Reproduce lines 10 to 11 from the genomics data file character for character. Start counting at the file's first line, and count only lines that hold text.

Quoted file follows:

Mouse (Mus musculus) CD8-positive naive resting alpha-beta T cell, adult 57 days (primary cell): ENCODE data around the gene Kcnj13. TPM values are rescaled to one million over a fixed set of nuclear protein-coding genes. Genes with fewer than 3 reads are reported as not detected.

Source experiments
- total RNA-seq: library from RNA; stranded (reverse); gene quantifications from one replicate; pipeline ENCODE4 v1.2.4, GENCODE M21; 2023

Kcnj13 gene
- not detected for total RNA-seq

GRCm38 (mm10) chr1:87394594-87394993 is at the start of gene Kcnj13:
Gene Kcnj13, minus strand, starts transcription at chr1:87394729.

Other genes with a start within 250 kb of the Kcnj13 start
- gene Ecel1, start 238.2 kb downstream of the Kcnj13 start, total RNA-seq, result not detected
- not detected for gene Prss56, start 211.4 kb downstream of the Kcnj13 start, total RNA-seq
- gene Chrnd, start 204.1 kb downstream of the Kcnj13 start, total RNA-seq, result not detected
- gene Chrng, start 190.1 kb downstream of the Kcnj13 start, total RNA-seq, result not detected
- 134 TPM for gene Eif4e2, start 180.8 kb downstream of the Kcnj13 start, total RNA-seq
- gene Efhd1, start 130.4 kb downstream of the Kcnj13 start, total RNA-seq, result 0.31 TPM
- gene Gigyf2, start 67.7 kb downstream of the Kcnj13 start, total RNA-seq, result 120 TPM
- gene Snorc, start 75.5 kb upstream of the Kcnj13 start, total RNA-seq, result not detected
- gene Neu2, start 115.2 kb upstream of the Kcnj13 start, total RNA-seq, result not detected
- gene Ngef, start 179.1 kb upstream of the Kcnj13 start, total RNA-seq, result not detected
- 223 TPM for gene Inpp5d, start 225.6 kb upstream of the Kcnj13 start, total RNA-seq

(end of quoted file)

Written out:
- not detected for gene Prss56, start 211.4 kb downstream of the Kcnj13 start, total RNA-seq
- gene Chrnd, start 204.1 kb downstream of the Kcnj13 start, total RNA-seq, result not detected